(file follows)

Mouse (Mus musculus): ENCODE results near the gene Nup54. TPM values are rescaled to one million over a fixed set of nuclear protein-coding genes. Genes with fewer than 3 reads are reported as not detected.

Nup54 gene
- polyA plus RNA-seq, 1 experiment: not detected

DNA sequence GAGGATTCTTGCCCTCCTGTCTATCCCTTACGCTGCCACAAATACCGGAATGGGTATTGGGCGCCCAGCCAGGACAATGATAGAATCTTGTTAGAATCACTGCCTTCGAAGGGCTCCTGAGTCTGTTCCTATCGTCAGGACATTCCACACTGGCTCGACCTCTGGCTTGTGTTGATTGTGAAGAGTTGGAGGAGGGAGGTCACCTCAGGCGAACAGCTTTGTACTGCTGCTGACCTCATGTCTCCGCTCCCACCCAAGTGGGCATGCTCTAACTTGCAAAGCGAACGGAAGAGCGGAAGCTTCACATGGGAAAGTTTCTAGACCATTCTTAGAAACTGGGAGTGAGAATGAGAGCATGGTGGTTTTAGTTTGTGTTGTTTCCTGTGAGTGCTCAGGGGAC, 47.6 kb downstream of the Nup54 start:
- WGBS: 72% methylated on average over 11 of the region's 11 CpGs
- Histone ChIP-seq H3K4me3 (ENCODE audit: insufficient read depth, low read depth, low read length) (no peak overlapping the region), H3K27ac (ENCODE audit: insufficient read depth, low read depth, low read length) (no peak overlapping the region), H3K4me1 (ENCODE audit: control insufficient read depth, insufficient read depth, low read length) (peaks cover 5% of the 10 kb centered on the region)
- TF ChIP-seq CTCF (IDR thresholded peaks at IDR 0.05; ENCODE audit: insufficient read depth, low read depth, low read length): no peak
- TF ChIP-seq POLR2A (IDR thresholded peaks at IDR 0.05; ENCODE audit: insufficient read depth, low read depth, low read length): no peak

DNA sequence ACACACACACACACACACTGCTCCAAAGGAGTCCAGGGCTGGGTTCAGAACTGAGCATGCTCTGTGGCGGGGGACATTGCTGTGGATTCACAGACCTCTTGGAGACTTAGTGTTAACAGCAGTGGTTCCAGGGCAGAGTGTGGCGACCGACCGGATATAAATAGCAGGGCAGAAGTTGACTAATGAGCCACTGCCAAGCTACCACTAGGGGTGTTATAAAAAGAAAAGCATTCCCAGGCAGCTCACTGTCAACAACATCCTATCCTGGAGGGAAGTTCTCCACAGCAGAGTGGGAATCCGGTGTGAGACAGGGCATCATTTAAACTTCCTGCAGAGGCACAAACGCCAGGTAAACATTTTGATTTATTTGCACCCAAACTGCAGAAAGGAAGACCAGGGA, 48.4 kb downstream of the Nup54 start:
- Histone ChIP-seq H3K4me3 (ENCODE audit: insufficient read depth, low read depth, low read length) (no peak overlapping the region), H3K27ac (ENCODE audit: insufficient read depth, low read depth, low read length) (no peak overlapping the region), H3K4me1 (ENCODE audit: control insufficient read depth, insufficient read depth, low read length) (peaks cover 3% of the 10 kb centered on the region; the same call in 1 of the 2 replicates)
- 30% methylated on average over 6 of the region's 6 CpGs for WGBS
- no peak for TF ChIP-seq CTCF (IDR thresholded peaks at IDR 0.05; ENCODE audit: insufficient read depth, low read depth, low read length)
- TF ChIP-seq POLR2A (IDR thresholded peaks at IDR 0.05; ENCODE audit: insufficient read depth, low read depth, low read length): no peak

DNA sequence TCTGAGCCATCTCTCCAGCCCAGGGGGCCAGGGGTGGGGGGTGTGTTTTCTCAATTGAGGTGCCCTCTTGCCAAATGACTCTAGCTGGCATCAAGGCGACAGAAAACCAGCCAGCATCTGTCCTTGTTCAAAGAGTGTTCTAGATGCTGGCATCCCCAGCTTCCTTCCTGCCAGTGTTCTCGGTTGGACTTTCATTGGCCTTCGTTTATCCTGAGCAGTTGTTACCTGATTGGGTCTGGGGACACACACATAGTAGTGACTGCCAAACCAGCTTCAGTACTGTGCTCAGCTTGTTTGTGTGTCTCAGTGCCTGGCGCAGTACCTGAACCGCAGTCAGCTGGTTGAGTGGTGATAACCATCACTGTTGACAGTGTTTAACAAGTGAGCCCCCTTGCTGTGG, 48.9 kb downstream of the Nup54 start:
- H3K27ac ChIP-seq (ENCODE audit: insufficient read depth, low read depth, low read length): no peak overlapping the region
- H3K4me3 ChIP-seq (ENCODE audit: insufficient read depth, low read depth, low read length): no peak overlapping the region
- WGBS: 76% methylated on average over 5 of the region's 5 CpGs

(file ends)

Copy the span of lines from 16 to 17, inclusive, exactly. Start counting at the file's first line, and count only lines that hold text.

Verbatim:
- H3K4me3 ChIP-seq (ENCODE audit: insufficient read depth, low read depth, low read length): no peak overlapping the region
- WGBS: 76% methylated on average over 5 of the region's 5 CpGs